Johann Sebastian BACH (1685-1750)
Goldberg Variations, BWV 988 [77:02]
Erich Traxler (harpsichord)
rec. Ahnensaal, Schloss Weinberg, Kefermarkt, Austria, 3-4 December 2015.
PALADINO MUSIC PMR0073 [77:02]
This recording is my third of this most enigmatic of works performed on my preferred instrument, the harpsichord. This compares with four on the piano. Each of the harpsichord versions gives me greater pleasure than any of those played on the piano. I find that the harpsichordists are able to convey the differing temperaments of the music to a greater degree giving more emphasis to the diverse shades that Bach built into this work. It is also usual for them to perform the repeats, something not always adhered to by pianists.
Of the three versions I have which are on the harpsichord this one from Erich Traxler is the slowest overall. He takes only twenty seconds more than that of my preferred reference recording: Christophe Rousset (Decca 475 7079) but nearly two minutes beyond the time taken by Japanese performer, Takae Ohnishi (Bridge 9357). I once had a friend who reckoned that you could judge a recording of the Goldberg by the transition from the opening Aria into the first variation. Here Traxler stalks the middle ground with Rousset performing the Aria the quickest. Ohnishi is half a minute slower giving a greater emphasis to the tempo change, not that this is everything and I would prefer to judge a performance as a whole. There are particular variations which I prefer performed by each of these performers with each having a lot to say. Traxler is very fine and for me has a slight edge over Ohnishi. He chooses, as does Rousset, to treat the final Air as an apotheosis of the work and both are nearly two minutes slower in this final piece than Ohnishi. This pacing gives a wonderful sense of completion to the work. If asked to select only one recording I would still opt for that by Christophe Rousset. I find his performance to be more measured and he has slightly greater finesse in his playing than Traxler.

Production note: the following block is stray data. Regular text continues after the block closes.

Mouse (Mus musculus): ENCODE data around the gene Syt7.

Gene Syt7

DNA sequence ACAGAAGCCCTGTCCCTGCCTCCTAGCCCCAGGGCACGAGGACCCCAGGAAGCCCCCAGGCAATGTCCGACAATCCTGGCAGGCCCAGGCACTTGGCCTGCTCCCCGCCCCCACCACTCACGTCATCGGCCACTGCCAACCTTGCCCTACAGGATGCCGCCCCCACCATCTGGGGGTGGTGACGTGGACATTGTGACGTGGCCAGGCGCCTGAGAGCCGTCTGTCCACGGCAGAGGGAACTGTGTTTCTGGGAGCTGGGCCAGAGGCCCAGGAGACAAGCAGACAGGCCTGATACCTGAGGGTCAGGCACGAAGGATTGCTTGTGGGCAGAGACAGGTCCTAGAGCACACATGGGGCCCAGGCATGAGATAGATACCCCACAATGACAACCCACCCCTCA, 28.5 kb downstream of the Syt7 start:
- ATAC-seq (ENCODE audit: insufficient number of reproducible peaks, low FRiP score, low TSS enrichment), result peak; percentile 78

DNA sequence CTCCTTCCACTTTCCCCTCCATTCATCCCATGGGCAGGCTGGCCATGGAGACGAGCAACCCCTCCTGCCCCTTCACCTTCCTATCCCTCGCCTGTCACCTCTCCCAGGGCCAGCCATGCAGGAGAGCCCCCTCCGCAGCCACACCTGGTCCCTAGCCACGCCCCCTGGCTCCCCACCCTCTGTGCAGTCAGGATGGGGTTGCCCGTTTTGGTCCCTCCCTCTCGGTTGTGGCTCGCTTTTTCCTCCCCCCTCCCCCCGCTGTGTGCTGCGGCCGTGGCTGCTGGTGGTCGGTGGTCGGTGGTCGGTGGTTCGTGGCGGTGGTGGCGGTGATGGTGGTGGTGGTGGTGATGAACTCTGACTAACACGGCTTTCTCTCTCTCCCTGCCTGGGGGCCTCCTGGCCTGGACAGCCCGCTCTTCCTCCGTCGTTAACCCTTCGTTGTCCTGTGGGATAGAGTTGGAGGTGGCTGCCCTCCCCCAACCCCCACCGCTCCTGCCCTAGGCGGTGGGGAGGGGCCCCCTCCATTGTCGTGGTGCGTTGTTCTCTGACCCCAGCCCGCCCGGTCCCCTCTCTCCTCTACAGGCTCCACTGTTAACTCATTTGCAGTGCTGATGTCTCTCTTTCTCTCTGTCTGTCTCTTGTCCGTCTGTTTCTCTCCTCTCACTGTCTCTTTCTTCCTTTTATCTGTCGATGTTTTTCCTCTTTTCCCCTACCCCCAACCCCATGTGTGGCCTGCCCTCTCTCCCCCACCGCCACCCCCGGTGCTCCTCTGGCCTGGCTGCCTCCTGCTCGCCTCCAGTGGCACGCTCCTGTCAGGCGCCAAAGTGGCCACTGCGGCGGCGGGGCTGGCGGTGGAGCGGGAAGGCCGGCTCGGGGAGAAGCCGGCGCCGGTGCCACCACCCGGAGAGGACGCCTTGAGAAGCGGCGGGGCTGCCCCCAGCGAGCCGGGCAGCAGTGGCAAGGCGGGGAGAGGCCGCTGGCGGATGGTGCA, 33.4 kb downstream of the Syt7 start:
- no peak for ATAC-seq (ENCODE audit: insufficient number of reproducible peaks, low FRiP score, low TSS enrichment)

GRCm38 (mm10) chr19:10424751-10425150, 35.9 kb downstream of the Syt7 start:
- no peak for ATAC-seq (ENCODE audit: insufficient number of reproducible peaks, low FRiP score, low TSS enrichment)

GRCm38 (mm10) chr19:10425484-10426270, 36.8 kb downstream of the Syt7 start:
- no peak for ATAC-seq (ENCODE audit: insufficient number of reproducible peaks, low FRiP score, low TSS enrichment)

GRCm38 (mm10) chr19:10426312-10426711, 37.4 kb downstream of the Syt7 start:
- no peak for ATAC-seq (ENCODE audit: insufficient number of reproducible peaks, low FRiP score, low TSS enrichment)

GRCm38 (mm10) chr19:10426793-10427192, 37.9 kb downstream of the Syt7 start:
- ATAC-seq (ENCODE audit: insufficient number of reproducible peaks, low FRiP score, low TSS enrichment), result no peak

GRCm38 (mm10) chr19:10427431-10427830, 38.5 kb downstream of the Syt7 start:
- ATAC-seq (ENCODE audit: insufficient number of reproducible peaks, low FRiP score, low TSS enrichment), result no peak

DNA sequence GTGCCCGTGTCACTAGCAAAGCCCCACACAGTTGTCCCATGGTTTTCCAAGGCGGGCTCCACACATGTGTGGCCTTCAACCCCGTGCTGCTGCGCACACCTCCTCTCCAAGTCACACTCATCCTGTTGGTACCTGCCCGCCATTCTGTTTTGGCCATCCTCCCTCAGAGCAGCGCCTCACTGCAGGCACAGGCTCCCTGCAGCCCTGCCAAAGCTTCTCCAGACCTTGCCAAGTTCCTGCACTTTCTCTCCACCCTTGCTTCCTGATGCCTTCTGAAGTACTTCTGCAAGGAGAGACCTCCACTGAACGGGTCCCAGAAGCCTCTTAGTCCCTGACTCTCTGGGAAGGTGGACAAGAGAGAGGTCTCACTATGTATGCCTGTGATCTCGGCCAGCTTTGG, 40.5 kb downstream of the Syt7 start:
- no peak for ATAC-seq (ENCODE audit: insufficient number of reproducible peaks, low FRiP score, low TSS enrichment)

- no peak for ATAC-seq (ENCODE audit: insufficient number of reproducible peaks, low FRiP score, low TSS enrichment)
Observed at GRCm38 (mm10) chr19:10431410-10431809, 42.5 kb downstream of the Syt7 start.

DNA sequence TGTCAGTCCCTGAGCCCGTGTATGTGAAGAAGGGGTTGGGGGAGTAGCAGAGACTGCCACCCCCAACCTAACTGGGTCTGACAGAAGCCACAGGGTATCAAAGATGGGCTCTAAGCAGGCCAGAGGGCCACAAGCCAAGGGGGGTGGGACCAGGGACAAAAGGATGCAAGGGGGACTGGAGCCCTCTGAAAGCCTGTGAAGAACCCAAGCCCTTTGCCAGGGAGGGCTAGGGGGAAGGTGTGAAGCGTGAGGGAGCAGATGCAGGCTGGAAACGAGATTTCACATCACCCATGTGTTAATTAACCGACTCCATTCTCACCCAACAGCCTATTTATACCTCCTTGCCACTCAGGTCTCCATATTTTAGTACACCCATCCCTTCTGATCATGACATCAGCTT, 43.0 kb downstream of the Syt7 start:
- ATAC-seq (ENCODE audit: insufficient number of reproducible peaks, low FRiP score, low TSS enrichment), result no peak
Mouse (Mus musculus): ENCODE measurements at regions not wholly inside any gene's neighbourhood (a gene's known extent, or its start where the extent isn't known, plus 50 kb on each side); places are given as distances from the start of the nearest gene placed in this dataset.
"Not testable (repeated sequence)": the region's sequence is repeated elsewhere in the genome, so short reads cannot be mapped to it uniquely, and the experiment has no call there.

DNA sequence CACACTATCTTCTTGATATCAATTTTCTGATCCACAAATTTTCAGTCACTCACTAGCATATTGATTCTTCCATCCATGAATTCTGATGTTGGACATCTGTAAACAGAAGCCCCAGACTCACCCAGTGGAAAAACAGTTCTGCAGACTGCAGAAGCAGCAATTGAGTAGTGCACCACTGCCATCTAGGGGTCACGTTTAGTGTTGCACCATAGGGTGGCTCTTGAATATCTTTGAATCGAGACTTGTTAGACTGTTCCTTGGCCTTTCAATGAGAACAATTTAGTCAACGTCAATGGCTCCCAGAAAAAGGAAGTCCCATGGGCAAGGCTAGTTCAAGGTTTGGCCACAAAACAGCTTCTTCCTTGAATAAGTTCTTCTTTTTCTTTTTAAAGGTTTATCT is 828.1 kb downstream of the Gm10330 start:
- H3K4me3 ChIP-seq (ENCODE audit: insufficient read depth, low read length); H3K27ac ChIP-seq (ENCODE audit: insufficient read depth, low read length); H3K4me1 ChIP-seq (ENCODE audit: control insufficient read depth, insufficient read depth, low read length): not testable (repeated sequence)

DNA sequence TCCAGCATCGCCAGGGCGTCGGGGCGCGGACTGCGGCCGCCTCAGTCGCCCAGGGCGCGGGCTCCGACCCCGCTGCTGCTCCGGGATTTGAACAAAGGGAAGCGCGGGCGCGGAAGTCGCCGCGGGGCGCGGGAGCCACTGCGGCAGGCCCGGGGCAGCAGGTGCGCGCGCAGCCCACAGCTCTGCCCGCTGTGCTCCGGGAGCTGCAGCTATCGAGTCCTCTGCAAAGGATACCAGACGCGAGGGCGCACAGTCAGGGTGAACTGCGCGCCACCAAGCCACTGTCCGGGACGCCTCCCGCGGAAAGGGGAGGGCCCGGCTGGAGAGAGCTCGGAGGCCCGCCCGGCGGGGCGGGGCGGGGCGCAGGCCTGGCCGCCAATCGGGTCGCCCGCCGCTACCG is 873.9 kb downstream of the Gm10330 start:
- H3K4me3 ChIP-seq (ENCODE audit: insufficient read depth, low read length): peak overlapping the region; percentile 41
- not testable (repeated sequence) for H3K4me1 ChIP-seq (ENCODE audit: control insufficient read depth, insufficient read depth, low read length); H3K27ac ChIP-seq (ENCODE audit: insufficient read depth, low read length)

The harpsichord employed in this recording is a modern copy of an original from 1624. It has an excellent sound that lends itself well to the music of Bach. Often on harpsichord recordings it is the miking of the instrument that lets the recording down; not here. The engineers have positioned the microphones to produce a wonderful sound. The booklet notes are by Traxler himself, and he makes a convincing argument for performing the work in the way that he does. Overall this is a well measured and well recorded performance of what has become a seminal work of the baroque keyboard repertoire.
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